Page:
"Cicero had a modest two-storey dwelling on the ridge of the Esquiline Hill, hemmed in by a temple on one side and a block of flats on the other"
Imagined atrium of a house in Pompeii
Public DomainImagined atrium of a house in Pompeii - Credit: Wikimedia Commons
Roman townhouses, with the exception of the very rich, were generally modest in size, with an entrance hall opening off the street, an atrium open to the sky, and a central courtyard garden with a surrounding colonnade. Rooms included the tablinum (study), the triclinium (dining room), living rooms, sleeping quarters, slaves’ rooms, a kitchen and store-rooms. Wealthier houses might have more than one dining room and garden, more rooms for entertaining guests, and perhaps even, for the very rich, their own baths. Follow this link for a plan of a Roman house, with clickable rooms for more information.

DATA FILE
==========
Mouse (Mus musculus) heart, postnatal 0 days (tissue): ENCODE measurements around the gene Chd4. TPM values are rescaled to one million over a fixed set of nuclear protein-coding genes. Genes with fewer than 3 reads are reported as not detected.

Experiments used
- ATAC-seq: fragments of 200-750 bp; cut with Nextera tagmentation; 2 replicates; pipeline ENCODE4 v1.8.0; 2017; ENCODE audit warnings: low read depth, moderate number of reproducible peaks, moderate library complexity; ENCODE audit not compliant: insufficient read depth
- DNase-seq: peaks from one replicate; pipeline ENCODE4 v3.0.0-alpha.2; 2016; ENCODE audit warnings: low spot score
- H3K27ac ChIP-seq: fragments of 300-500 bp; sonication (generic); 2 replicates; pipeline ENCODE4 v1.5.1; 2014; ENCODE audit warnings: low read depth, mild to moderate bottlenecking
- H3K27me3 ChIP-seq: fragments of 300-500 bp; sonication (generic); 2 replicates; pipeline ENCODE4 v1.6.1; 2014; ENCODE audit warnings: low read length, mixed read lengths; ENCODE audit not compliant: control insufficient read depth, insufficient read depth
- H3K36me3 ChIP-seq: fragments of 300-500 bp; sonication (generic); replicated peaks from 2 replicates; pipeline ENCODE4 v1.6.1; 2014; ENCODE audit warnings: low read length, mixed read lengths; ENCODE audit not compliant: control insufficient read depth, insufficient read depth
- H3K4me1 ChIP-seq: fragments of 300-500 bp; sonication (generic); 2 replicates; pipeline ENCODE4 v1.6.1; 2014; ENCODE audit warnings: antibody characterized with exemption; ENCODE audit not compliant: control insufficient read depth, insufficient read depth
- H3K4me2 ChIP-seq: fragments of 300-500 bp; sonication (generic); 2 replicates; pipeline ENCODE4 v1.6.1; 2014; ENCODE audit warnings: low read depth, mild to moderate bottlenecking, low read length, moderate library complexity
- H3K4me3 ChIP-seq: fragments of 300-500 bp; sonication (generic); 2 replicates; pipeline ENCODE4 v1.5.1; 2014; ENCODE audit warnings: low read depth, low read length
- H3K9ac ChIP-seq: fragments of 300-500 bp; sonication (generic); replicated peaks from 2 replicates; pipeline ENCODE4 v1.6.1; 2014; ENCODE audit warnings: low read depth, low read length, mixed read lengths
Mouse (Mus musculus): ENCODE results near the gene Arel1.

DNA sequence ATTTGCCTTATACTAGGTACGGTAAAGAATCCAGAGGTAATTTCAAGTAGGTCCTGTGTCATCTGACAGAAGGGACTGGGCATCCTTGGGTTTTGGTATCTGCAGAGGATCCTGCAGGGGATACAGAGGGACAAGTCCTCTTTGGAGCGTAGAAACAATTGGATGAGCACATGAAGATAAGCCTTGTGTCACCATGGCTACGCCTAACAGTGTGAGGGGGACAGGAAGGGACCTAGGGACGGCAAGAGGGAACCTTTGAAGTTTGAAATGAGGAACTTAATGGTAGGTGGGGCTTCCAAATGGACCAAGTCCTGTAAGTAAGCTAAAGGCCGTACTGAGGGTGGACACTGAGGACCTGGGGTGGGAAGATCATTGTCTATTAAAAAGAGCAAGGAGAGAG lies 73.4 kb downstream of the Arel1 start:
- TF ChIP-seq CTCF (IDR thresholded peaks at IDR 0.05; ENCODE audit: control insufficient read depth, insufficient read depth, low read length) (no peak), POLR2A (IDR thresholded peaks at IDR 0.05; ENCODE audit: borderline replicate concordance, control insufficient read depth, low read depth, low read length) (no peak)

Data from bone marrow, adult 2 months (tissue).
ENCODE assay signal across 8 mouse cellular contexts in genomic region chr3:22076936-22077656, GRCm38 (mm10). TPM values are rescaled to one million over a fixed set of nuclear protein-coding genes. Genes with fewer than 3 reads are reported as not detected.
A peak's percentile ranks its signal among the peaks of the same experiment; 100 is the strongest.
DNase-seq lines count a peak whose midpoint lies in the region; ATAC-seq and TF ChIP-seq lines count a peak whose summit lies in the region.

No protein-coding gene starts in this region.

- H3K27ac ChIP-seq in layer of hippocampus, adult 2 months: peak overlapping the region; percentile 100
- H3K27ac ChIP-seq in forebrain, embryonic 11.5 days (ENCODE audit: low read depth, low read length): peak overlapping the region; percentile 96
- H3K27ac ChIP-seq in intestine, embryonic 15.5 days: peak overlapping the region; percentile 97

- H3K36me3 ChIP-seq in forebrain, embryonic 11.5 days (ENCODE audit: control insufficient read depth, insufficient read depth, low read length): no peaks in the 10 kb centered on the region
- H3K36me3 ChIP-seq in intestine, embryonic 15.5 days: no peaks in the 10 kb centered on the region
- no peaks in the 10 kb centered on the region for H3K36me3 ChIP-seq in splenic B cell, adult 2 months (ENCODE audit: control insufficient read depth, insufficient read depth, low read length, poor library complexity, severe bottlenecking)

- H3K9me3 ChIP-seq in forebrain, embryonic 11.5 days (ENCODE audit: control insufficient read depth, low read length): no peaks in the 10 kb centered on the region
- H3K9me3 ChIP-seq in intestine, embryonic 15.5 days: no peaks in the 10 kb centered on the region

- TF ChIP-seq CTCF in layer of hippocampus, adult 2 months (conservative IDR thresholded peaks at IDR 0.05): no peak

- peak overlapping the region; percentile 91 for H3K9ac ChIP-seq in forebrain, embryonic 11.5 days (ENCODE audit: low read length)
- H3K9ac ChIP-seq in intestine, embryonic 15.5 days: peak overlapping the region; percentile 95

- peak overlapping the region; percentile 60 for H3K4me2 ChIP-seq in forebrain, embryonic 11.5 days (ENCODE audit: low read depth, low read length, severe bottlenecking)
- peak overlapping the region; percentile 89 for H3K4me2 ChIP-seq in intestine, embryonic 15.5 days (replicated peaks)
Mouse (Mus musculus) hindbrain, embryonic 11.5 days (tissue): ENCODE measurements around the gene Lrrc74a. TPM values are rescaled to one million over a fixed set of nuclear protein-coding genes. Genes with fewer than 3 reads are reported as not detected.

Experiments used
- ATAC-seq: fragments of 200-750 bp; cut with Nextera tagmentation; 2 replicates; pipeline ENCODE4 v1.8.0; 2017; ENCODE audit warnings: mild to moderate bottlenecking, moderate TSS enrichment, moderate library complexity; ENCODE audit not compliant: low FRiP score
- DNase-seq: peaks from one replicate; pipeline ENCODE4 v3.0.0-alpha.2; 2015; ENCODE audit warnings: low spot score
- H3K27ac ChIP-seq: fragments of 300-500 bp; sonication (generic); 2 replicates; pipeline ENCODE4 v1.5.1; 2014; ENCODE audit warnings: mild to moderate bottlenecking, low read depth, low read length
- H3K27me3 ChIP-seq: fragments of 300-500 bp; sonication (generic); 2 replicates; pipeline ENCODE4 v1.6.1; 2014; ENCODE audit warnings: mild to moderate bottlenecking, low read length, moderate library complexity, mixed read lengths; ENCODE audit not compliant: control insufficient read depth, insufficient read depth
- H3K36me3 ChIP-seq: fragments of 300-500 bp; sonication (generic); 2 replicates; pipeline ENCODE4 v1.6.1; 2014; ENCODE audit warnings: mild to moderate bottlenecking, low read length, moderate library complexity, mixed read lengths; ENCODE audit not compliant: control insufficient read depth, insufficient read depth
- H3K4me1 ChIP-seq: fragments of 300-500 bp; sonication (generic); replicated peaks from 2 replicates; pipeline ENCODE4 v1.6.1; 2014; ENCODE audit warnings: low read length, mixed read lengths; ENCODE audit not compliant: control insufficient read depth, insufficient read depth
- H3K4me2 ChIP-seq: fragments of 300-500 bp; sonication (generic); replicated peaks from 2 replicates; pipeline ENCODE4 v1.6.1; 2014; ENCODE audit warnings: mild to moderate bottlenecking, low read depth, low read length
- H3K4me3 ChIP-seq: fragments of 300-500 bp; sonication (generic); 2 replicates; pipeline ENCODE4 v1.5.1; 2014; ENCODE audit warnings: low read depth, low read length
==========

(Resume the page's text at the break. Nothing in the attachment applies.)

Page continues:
Plan of a Roman House
GNU Free Documentation LicensePlan of a Roman House - Credit: PureCore/Wikimedia Commons